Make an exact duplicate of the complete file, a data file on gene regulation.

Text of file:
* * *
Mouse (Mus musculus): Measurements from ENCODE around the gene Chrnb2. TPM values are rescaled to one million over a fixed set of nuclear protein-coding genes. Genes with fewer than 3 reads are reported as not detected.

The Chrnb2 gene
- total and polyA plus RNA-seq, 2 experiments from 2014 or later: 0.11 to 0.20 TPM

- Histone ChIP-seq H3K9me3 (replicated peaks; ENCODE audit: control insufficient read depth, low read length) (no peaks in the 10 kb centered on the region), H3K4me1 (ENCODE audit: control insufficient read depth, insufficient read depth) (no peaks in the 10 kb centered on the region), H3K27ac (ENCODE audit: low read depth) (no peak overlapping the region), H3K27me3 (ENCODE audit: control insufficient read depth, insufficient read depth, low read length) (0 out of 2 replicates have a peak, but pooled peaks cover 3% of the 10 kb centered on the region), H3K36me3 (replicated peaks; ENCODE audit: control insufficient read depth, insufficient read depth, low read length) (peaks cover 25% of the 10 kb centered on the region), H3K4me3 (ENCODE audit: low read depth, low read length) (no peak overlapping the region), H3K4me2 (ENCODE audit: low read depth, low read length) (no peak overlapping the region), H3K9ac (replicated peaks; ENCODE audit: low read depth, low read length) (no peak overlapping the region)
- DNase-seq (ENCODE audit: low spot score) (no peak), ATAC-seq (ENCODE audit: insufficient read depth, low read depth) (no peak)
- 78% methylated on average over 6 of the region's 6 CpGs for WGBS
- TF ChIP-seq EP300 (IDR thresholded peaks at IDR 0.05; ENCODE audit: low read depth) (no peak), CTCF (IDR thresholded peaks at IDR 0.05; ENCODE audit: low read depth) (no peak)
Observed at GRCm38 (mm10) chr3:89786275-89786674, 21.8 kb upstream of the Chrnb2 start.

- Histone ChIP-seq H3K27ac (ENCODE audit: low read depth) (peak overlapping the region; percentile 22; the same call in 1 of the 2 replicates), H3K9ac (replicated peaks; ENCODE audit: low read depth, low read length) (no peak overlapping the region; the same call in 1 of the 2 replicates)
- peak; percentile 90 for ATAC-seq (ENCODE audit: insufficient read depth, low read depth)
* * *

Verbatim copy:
Mouse (Mus musculus): Measurements from ENCODE around the gene Chrnb2. TPM values are rescaled to one million over a fixed set of nuclear protein-coding genes. Genes with fewer than 3 reads are reported as not detected.

The Chrnb2 gene
- total and polyA plus RNA-seq, 2 experiments from 2014 or later: 0.11 to 0.20 TPM

- Histone ChIP-seq H3K9me3 (replicated peaks; ENCODE audit: control insufficient read depth, low read length) (no peaks in the 10 kb centered on the region), H3K4me1 (ENCODE audit: control insufficient read depth, insufficient read depth) (no peaks in the 10 kb centered on the region), H3K27ac (ENCODE audit: low read depth) (no peak overlapping the region), H3K27me3 (ENCODE audit: control insufficient read depth, insufficient read depth, low read length) (0 out of 2 replicates have a peak, but pooled peaks cover 3% of the 10 kb centered on the region), H3K36me3 (replicated peaks; ENCODE audit: control insufficient read depth, insufficient read depth, low read length) (peaks cover 25% of the 10 kb centered on the region), H3K4me3 (ENCODE audit: low read depth, low read length) (no peak overlapping the region), H3K4me2 (ENCODE audit: low read depth, low read length) (no peak overlapping the region), H3K9ac (replicated peaks; ENCODE audit: low read depth, low read length) (no peak overlapping the region)
- DNase-seq (ENCODE audit: low spot score) (no peak), ATAC-seq (ENCODE audit: insufficient read depth, low read depth) (no peak)
- 78% methylated on average over 6 of the region's 6 CpGs for WGBS
- TF ChIP-seq EP300 (IDR thresholded peaks at IDR 0.05; ENCODE audit: low read depth) (no peak), CTCF (IDR thresholded peaks at IDR 0.05; ENCODE audit: low read depth) (no peak)
Observed at GRCm38 (mm10) chr3:89786275-89786674, 21.8 kb upstream of the Chrnb2 start.

- Histone ChIP-seq H3K27ac (ENCODE audit: low read depth) (peak overlapping the region; percentile 22; the same call in 1 of the 2 replicates), H3K9ac (replicated peaks; ENCODE audit: low read depth, low read length) (no peak overlapping the region; the same call in 1 of the 2 replicates)
- peak; percentile 90 for ATAC-seq (ENCODE audit: insufficient read depth, low read depth)